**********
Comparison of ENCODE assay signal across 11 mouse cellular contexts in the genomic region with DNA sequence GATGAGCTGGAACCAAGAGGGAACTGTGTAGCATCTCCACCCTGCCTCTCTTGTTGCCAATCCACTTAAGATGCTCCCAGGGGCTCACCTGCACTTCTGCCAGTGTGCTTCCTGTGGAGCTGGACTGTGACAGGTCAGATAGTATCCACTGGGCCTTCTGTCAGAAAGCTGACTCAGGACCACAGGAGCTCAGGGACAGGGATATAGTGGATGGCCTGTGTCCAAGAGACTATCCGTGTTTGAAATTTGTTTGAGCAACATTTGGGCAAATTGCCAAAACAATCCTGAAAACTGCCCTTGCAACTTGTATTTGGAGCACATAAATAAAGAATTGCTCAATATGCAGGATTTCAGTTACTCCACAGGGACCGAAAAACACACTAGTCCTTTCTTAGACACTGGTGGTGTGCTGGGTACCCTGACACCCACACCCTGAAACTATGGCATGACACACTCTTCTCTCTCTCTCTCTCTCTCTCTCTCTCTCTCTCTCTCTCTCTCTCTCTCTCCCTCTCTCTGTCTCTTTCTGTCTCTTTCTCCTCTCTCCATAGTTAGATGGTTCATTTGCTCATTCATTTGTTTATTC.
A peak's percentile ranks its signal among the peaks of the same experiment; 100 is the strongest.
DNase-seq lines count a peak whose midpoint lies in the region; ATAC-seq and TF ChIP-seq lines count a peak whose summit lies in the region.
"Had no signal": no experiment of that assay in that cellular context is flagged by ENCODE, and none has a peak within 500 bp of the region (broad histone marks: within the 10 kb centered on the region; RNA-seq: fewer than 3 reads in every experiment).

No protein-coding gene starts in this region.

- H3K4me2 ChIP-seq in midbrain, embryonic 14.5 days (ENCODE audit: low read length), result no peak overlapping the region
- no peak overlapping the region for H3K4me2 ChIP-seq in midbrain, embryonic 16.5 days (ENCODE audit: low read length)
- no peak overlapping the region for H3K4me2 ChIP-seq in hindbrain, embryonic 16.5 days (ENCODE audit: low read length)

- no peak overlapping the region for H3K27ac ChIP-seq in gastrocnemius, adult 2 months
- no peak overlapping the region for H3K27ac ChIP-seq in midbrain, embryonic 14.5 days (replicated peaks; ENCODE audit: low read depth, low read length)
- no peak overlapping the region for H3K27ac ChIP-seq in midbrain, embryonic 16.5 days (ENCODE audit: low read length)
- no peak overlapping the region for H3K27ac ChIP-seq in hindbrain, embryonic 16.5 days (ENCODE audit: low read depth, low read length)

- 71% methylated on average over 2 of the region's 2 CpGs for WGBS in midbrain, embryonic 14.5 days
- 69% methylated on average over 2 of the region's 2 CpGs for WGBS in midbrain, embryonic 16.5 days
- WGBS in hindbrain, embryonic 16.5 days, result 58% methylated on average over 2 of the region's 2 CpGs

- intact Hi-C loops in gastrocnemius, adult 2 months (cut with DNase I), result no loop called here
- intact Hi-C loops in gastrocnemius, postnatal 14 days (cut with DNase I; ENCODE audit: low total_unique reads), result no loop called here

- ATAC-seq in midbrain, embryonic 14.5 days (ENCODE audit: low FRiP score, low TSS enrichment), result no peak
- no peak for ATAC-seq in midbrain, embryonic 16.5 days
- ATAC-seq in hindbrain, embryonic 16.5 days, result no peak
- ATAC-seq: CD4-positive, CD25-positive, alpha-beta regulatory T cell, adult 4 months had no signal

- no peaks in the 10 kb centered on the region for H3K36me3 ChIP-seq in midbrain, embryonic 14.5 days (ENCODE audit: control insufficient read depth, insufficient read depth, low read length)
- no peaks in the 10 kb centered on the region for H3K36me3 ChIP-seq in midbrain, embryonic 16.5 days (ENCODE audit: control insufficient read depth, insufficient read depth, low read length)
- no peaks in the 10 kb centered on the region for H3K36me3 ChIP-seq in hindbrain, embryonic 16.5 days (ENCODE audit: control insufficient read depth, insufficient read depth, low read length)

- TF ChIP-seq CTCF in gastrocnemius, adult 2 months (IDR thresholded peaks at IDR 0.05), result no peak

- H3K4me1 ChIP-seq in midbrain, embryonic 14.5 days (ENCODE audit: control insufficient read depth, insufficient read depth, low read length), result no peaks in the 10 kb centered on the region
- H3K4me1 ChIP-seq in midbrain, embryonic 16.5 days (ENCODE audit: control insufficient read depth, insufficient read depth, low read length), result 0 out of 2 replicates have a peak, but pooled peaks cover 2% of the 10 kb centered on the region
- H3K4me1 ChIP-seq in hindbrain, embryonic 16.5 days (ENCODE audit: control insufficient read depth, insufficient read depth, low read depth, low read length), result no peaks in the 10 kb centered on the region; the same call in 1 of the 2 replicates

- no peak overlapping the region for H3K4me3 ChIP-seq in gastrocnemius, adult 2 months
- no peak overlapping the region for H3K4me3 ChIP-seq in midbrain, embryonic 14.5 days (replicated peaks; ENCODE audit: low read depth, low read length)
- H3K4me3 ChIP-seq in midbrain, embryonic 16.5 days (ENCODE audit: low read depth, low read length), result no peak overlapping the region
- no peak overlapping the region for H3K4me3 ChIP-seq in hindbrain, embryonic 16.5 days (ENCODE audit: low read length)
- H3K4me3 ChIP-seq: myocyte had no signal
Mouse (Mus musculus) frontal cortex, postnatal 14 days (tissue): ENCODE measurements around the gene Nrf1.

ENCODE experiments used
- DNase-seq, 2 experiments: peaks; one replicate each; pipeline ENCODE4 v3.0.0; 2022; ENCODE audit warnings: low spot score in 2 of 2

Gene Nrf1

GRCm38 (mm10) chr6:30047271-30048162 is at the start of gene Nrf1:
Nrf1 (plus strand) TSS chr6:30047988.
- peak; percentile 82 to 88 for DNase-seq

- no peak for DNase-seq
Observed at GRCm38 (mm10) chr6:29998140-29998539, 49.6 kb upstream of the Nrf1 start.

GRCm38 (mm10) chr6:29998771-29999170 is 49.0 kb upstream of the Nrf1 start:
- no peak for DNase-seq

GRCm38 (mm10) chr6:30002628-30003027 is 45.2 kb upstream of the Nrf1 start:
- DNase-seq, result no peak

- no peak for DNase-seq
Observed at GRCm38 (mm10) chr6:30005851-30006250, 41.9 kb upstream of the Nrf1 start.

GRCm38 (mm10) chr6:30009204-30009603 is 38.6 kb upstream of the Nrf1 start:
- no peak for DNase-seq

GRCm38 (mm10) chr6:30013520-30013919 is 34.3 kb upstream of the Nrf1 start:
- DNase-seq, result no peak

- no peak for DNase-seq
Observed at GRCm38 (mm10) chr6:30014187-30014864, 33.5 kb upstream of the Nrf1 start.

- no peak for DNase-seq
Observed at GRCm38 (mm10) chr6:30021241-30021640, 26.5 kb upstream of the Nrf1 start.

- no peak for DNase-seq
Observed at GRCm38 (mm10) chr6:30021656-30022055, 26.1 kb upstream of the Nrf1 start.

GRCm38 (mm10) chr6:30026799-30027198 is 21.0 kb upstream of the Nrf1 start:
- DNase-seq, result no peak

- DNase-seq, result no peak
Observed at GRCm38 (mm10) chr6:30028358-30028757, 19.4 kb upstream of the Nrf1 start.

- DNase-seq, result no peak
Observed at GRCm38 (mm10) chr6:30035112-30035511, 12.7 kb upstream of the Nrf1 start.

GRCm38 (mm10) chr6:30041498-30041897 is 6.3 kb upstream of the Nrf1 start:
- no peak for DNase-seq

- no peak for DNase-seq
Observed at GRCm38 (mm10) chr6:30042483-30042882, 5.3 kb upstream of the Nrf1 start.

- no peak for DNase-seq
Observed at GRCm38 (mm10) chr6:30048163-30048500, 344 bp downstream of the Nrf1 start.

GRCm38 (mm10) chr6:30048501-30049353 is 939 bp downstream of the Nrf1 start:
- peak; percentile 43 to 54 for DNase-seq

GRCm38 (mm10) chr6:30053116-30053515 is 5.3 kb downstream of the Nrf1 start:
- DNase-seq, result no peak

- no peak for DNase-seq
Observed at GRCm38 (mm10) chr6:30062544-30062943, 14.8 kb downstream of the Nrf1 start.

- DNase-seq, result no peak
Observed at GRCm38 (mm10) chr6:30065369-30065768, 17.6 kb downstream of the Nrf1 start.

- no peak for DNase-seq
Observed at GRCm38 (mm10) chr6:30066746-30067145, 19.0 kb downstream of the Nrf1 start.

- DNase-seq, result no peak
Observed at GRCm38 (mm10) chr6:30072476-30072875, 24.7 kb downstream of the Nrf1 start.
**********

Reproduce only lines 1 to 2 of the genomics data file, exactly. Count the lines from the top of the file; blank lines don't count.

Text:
Comparison of ENCODE assay signal across 11 mouse cellular contexts in the genomic region with DNA sequence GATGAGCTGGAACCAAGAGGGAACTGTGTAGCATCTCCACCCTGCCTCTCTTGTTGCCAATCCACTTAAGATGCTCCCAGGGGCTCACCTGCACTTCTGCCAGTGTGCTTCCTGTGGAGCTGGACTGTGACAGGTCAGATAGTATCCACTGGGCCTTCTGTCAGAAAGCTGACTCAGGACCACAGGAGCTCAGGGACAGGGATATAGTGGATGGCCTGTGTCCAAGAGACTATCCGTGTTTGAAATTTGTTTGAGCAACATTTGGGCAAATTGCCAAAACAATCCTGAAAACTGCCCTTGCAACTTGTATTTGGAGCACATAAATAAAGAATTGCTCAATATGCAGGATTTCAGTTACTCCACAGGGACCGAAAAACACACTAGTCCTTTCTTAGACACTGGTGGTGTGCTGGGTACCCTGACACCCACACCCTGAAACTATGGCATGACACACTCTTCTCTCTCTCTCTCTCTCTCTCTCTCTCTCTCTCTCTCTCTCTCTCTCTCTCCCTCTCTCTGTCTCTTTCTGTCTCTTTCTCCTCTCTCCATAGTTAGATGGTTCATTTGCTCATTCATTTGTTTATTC.
A peak's percentile ranks its signal among the peaks of the same experiment; 100 is the strongest.